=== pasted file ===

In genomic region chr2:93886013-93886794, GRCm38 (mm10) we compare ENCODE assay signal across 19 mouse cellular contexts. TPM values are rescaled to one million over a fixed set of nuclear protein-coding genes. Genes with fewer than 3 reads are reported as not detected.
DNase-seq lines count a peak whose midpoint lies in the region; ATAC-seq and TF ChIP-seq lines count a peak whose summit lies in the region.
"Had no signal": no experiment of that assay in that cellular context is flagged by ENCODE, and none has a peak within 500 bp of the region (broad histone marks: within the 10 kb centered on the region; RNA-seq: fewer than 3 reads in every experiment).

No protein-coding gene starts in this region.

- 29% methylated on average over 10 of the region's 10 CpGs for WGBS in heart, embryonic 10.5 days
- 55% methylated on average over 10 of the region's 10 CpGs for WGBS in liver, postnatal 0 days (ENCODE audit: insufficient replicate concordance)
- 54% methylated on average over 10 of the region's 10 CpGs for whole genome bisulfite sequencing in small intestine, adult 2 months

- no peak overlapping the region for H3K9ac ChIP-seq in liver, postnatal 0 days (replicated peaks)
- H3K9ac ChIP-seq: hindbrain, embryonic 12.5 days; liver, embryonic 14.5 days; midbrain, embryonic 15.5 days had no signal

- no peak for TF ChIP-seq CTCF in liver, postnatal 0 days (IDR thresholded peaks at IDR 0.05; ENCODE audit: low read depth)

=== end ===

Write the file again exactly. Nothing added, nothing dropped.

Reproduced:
In genomic region chr2:93886013-93886794, GRCm38 (mm10) we compare ENCODE assay signal across 19 mouse cellular contexts. TPM values are rescaled to one million over a fixed set of nuclear protein-coding genes. Genes with fewer than 3 reads are reported as not detected.
DNase-seq lines count a peak whose midpoint lies in the region; ATAC-seq and TF ChIP-seq lines count a peak whose summit lies in the region.
"Had no signal": no experiment of that assay in that cellular context is flagged by ENCODE, and none has a peak within 500 bp of the region (broad histone marks: within the 10 kb centered on the region; RNA-seq: fewer than 3 reads in every experiment).

No protein-coding gene starts in this region.

- 29% methylated on average over 10 of the region's 10 CpGs for WGBS in heart, embryonic 10.5 days
- 55% methylated on average over 10 of the region's 10 CpGs for WGBS in liver, postnatal 0 days (ENCODE audit: insufficient replicate concordance)
- 54% methylated on average over 10 of the region's 10 CpGs for whole genome bisulfite sequencing in small intestine, adult 2 months

- no peak overlapping the region for H3K9ac ChIP-seq in liver, postnatal 0 days (replicated peaks)
- H3K9ac ChIP-seq: hindbrain, embryonic 12.5 days; liver, embryonic 14.5 days; midbrain, embryonic 15.5 days had no signal

- no peak for TF ChIP-seq CTCF in liver, postnatal 0 days (IDR thresholded peaks at IDR 0.05; ENCODE audit: low read depth)